Legality: a human rights-based approach requires that the law recognises human rights and freedoms as legally enforceable entitlements, and the law itself is consistent with human rights principles.[iv]

A human rights-based approach also recognises that Indigenous women and girls experience their human rights, including violations of their rights, in ways that are very different to Indigenous men and boys, and that their status as a particularly vulnerable group within this population requires specific attention.

It is therefore critical that a gendered, human rights-based approach forms the basis of how governments respond to this report, and they seek to address the rights of Aboriginal and Torres Strait Islander women and girls into the future.

  1. Australia’s human rights obligations

Australia has voluntarily entered into commitments to protect the human rights of people in Australia by ratifying seven major human rights treaties. These include the two core human rights treaties: the International Covenant on Civil and Political Rights (ICCPR) and International Covenant on Economic, Cultural and Social Rights (ICESCR).

Other binding international treaties relating to the prevention of the phenomena of racism and torture, through the International Convention on the Elimination of Racial Discrimination (ICERD) and International Convention against Torture and Other Cruel, Inhuman or Degrading Treatment or Punishment; and treaties relating to specific groups of people, namely the Convention on the Rights of Persons with Disabilities (CRPD), the United Nations Convention on the Rights of the Child (UNCROC); and the Convention on the Elimination of All Forms of Discrimination Against Women (CEDAW).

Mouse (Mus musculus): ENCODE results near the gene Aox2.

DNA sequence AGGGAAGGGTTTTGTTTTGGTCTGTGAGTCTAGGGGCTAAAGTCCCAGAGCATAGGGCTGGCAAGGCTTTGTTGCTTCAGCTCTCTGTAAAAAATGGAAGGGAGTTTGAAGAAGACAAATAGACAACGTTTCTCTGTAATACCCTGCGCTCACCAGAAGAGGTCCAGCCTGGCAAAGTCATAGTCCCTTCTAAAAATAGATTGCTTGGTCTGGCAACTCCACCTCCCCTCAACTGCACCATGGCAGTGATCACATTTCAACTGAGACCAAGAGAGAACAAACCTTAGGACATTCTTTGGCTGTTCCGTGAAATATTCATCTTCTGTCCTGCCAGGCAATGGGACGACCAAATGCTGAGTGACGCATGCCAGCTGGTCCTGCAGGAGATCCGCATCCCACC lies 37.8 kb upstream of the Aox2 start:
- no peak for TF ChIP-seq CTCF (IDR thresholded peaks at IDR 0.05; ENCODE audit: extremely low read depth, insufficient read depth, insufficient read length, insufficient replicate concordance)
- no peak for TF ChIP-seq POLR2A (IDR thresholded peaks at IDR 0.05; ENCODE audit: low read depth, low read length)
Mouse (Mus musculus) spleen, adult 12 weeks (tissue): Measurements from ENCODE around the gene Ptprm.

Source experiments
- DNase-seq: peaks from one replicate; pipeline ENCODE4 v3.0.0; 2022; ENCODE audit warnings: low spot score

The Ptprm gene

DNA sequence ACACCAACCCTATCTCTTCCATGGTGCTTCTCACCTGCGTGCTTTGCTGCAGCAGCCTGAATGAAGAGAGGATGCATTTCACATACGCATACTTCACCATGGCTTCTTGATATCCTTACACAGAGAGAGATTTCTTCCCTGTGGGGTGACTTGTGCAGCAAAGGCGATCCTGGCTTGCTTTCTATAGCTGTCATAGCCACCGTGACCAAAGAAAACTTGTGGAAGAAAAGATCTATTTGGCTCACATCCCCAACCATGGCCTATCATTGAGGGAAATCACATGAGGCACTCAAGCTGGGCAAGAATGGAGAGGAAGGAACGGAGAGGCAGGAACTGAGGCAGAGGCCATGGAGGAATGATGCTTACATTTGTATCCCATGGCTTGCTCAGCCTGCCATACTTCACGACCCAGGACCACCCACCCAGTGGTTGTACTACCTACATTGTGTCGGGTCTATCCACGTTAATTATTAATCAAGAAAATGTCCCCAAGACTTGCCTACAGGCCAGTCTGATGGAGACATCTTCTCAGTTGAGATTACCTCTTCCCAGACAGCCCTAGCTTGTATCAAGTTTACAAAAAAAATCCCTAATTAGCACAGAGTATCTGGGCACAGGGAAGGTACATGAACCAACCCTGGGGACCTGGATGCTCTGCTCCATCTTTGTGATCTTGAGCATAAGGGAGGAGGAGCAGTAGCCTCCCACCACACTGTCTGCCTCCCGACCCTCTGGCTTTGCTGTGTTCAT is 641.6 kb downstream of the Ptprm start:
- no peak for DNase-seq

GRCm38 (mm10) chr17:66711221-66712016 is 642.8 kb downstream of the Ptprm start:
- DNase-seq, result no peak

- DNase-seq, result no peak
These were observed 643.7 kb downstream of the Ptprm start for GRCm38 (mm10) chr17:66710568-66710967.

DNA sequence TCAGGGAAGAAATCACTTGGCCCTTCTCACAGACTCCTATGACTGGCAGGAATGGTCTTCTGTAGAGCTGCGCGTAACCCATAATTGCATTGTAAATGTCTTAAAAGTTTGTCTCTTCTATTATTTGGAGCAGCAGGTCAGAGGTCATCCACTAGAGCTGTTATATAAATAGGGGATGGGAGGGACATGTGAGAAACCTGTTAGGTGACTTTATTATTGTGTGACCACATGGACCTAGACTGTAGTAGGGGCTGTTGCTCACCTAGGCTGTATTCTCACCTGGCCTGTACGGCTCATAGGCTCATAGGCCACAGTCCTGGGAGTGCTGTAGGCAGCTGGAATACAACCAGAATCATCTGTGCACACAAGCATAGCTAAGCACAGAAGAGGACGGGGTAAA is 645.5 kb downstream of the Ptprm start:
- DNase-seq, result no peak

The United Nations Declaration on the Rights of Indigenous Peoples (UNDRIP), which Australia endorsed in 2009, also provides a comprehensive framework for the recognition and protection of Indigenous rights.

The Declaration does not establish new or additional human rights for indigenous peoples. Instead, it elaborates how rights contained in the seven treaties referred to above apply to the specific circumstances of indigenous peoples globally.

There are four sets of principles that the Declaration elaborates on. These are:

  • Self-determination: Aboriginal and Torres Strait Islander women and girls have a right to shape their own lives, including their economic, social, cultural and political futures.[v]
  • Participation in decision-making: Aboriginal and Torres Strait Islander women and girls have the right to participate in decision-making in matters that affect their rights and through representatives they choose. This participation must be consistent with the principles of free, prior and informed consent. Aboriginal and Torres Strait Islander women and girls must be respected and treated as key stakeholders in developing, designing, implementing, monitoring and evaluating all policies and legislation that influences their wellbeing.[vi]
  • Respect for and protection of culture: Aboriginal and Torres Strait Islander women and girls have a right to maintain, protect and practise their cultural traditions and cultural heritage. This includes protecting their integrity as distinct cultural peoples, their cultural values, intellectual property and Indigenous languages.[vii]